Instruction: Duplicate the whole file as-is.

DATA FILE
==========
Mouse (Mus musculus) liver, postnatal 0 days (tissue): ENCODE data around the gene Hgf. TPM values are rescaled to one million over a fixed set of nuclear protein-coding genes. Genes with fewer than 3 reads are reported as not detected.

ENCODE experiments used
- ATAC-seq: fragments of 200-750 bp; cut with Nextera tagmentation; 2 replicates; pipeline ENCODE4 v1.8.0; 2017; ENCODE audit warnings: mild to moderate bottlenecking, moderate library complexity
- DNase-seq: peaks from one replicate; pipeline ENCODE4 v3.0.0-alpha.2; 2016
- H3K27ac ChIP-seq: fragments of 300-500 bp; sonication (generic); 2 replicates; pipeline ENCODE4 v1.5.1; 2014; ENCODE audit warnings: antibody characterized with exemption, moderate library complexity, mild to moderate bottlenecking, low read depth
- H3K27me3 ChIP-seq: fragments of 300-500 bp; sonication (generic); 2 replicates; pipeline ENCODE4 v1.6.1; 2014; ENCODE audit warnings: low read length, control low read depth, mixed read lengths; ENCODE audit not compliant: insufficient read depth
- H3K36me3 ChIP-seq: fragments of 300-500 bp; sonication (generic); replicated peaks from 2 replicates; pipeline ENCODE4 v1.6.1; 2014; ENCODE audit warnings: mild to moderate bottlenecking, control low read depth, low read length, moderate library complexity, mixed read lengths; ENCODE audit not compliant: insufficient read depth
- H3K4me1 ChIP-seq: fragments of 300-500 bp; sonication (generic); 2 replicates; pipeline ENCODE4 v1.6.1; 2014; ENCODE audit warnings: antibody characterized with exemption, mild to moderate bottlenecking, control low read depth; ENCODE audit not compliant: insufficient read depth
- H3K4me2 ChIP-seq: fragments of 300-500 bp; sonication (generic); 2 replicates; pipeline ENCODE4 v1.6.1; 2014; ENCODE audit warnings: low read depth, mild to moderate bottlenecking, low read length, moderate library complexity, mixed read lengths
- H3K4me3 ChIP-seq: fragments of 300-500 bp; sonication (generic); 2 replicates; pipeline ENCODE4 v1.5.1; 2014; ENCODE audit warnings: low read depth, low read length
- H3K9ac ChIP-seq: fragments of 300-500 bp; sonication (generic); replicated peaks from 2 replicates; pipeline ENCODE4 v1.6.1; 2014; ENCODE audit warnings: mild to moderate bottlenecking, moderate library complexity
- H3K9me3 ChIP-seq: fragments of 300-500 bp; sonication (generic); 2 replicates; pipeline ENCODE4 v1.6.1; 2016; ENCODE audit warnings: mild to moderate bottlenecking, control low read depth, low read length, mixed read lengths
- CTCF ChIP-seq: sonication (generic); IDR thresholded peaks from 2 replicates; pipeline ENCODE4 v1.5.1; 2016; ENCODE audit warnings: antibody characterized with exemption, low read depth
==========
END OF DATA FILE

Mouse (Mus musculus) liver, postnatal 0 days (tissue): ENCODE data around the gene Hgf. TPM values are rescaled to one million over a fixed set of nuclear protein-coding genes. Genes with fewer than 3 reads are reported as not detected.

ENCODE experiments used
- ATAC-seq: fragments of 200-750 bp; cut with Nextera tagmentation; 2 replicates; pipeline ENCODE4 v1.8.0; 2017; ENCODE audit warnings: mild to moderate bottlenecking, moderate library complexity
- DNase-seq: peaks from one replicate; pipeline ENCODE4 v3.0.0-alpha.2; 2016
- H3K27ac ChIP-seq: fragments of 300-500 bp; sonication (generic); 2 replicates; pipeline ENCODE4 v1.5.1; 2014; ENCODE audit warnings: antibody characterized with exemption, moderate library complexity, mild to moderate bottlenecking, low read depth
- H3K27me3 ChIP-seq: fragments of 300-500 bp; sonication (generic); 2 replicates; pipeline ENCODE4 v1.6.1; 2014; ENCODE audit warnings: low read length, control low read depth, mixed read lengths; ENCODE audit not compliant: insufficient read depth
- H3K36me3 ChIP-seq: fragments of 300-500 bp; sonication (generic); replicated peaks from 2 replicates; pipeline ENCODE4 v1.6.1; 2014; ENCODE audit warnings: mild to moderate bottlenecking, control low read depth, low read length, moderate library complexity, mixed read lengths; ENCODE audit not compliant: insufficient read depth
- H3K4me1 ChIP-seq: fragments of 300-500 bp; sonication (generic); 2 replicates; pipeline ENCODE4 v1.6.1; 2014; ENCODE audit warnings: antibody characterized with exemption, mild to moderate bottlenecking, control low read depth; ENCODE audit not compliant: insufficient read depth
- H3K4me2 ChIP-seq: fragments of 300-500 bp; sonication (generic); 2 replicates; pipeline ENCODE4 v1.6.1; 2014; ENCODE audit warnings: low read depth, mild to moderate bottlenecking, low read length, moderate library complexity, mixed read lengths
- H3K4me3 ChIP-seq: fragments of 300-500 bp; sonication (generic); 2 replicates; pipeline ENCODE4 v1.5.1; 2014; ENCODE audit warnings: low read depth, low read length
- H3K9ac ChIP-seq: fragments of 300-500 bp; sonication (generic); replicated peaks from 2 replicates; pipeline ENCODE4 v1.6.1; 2014; ENCODE audit warnings: mild to moderate bottlenecking, moderate library complexity
- H3K9me3 ChIP-seq: fragments of 300-500 bp; sonication (generic); 2 replicates; pipeline ENCODE4 v1.6.1; 2016; ENCODE audit warnings: mild to moderate bottlenecking, control low read depth, low read length, mixed read lengths
- CTCF ChIP-seq: sonication (generic); IDR thresholded peaks from 2 replicates; pipeline ENCODE4 v1.5.1; 2016; ENCODE audit warnings: antibody characterized with exemption, low read depth